Henri Cartier-Bresson Compile Bibliography Research Paper

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Henri Cartier-Bresson Compile Bibliography

"Cartier-Bresson has the weakness of his strength: an Apollonian elevation that subjugates life to an order of things already known, if never so well seen. He said that the essence of his art was "the simultaneous recognition, in a fraction of a second, of the significance of an event, as well as the precise organization of forms which give that event its proper expression." (Schjeldahl, 1).It is safe to state that Henri Cartier-Bresson is recognized all over the world as one of the most important photographers from all time. Looking at his work, one notices the interest of the artist in real life street scenes. Although the object of interest might not be considered that exciting in itself, the atmosphere and soul of the photos render them extraordinary. Bresson is famous for the snippets of life which he managed to capture with his camera.

One might consider Bresson a classic of photography. His works are illustrations of humanity's manifestations. Bresson is very difficult to imitate, also because the world has changed so much that it no longer allows for the same type of representations. Nevertheless, he is a teacher or why not, a maitre for all the people who are fond of photography. Regardless if one is a photographer himself or a mere observer, Bresson remains a fundamental point of reference.

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In other words it could be said that Cartier-Bresson has become famous through his spontaneous photos of people and situations. Just like the quote above suggests, his genius is to be found in the simplicity of his works. Yet this simplicity is only apparent, since the meaning conveyed is rather profound. The universal dimension of his representations is another factor which contributes to his success.

Research Paper on Henri Cartier-Bresson Compile Bibliography "Cartier-Bresson Has the Assignment

Schjeldahl underlines the complexity of Bresson's shots stating that he succeeds not only in capturing beautiful moments and significant events, but also in allowing the viewer to understand what were the mechanisms which have led to the creation of that event. In this manner, the snap is a recording of the very climax of a series of events and the viewer feels blessed to have been given the opportunity to witness it. Therefore, there is also a strong psychological dimension behind Bresson's works- which has contributed to rendering him universally known.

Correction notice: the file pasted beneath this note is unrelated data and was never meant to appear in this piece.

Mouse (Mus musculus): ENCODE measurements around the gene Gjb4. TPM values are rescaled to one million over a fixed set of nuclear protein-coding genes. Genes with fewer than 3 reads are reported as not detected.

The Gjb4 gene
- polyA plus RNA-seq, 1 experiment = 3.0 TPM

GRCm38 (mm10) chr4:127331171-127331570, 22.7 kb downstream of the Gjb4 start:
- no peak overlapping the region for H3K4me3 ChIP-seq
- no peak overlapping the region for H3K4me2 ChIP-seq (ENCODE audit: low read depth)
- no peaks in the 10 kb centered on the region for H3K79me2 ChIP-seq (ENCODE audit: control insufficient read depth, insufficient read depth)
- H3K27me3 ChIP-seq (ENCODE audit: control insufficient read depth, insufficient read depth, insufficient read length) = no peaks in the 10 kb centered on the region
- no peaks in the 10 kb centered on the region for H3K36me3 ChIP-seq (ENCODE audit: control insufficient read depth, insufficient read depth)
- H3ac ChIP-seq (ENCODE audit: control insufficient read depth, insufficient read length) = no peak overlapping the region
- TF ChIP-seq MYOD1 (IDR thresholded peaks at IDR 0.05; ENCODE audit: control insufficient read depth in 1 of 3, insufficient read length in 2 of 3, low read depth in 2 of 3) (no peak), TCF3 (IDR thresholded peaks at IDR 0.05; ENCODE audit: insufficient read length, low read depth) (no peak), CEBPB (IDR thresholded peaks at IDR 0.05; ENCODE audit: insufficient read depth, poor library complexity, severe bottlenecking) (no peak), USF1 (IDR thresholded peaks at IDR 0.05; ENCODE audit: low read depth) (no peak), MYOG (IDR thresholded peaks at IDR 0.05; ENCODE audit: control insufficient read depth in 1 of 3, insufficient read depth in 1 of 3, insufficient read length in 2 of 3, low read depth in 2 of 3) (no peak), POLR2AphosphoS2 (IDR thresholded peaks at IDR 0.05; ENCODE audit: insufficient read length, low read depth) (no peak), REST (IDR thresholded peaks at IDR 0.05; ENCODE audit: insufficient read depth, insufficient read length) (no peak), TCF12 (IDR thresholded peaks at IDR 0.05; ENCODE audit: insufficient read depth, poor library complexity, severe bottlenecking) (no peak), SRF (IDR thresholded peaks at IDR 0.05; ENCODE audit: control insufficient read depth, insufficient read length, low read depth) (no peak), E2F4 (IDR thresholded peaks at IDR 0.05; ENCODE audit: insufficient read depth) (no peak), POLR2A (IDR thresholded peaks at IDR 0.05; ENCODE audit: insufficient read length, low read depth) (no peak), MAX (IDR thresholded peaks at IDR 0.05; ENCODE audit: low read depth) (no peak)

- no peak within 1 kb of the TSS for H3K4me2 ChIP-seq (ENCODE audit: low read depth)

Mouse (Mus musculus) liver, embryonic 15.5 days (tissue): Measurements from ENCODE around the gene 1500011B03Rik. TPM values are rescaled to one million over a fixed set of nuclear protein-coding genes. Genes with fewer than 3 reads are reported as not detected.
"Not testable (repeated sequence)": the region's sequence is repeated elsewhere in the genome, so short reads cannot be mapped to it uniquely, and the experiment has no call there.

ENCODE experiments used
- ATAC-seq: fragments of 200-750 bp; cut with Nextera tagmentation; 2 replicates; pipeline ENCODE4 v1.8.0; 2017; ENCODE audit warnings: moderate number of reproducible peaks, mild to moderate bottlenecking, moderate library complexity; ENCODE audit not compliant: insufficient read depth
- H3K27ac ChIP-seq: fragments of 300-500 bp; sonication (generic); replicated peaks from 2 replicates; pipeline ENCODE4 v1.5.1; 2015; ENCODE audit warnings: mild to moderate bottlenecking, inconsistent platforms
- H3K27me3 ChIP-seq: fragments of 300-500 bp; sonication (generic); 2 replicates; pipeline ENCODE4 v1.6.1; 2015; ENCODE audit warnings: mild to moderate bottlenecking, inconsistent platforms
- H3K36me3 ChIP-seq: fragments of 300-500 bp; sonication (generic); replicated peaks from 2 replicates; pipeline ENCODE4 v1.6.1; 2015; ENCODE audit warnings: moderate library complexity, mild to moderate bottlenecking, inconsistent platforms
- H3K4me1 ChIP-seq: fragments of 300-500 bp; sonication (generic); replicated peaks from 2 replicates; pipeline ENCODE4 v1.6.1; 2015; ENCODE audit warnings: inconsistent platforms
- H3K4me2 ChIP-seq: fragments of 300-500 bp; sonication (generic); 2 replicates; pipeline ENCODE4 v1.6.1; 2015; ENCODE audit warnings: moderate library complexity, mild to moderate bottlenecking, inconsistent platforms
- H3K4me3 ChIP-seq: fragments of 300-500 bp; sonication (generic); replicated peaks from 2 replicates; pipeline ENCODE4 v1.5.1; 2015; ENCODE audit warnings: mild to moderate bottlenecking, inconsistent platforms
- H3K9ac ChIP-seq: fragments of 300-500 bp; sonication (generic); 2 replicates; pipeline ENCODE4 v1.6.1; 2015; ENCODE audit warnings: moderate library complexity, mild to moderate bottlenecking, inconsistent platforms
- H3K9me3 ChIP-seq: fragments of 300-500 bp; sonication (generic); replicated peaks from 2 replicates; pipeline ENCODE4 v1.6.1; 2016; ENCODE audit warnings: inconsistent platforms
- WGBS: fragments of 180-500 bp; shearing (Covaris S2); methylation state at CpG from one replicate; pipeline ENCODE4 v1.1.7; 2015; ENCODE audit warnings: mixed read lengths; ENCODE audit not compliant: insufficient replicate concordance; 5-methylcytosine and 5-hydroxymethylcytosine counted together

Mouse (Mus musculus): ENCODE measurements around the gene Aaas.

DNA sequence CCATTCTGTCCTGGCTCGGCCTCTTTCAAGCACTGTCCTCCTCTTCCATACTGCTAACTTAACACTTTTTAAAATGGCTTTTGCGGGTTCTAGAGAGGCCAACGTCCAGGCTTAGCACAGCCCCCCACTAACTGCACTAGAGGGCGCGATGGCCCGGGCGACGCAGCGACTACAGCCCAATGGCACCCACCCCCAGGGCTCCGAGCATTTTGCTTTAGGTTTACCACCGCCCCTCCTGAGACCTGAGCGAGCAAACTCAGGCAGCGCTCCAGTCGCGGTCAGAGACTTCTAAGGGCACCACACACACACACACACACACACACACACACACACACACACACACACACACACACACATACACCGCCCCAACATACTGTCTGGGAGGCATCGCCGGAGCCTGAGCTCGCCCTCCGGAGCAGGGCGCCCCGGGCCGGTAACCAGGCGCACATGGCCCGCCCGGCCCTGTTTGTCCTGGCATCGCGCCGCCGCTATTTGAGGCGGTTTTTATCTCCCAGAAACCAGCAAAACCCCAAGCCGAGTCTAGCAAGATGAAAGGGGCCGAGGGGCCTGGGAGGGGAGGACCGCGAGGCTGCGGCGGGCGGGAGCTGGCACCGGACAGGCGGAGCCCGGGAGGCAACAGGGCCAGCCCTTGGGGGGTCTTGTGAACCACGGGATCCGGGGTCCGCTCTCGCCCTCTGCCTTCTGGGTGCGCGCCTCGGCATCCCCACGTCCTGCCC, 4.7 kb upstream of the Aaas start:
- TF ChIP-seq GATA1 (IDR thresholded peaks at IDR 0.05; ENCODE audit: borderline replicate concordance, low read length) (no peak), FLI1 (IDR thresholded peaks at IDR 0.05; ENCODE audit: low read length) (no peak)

2. When speaking of an artist like Cartier-Bresson it is important to understand the style of work which he incarnates. Right from the beginning it must be mentioned that before taking on photography, Bresson was interested in painting. One might assume that this specific practice has modified his vision in a certain sense. The genius of his photos is that they seem to be mere snaps, shots which he has taken because he just happened to be in the right place at the right time, holding a small and light film camera in his hands. The truth is that there is a vision behind the taking of the photos and in a certain way they are constructed in a similar manner to paintings. The difference is that while the painter creates the scene and the characters from zero, having his imagination as the main point of reference, the photographer is there to record a scene which takes place independently of his will and power. Nevertheless, Bresson's photos give the viewer the impression that they can also read the history behind the event he is witnessing.

Another element which helped Bresson distinguish himself from other contemporary photographers was the use of small and light cameras. With him, photography as fine art records a shift as far as the place of creation is concerned. The big cameras recording staged representations in studios are abandoned for the light cameras which record simple and unplanned scenes taking place on the streets. And surprisingly, the drama and comedy which are to be found in the "real" world are more powerful than the ones which might be conceived in a cinematographic studio. From an artistic point-of-view, Bresson marks the period when the camera becomes a sort of second eye of the beholder "Once he had picked it up, back in the early 1930s, his Leica, a brand that he made famous around the world, became the true "extension of his eye. For him, from a simple way of seeing, photography became a way of thinking, feeling (with the appropriate distance), and a way of life" (Chalifour,1).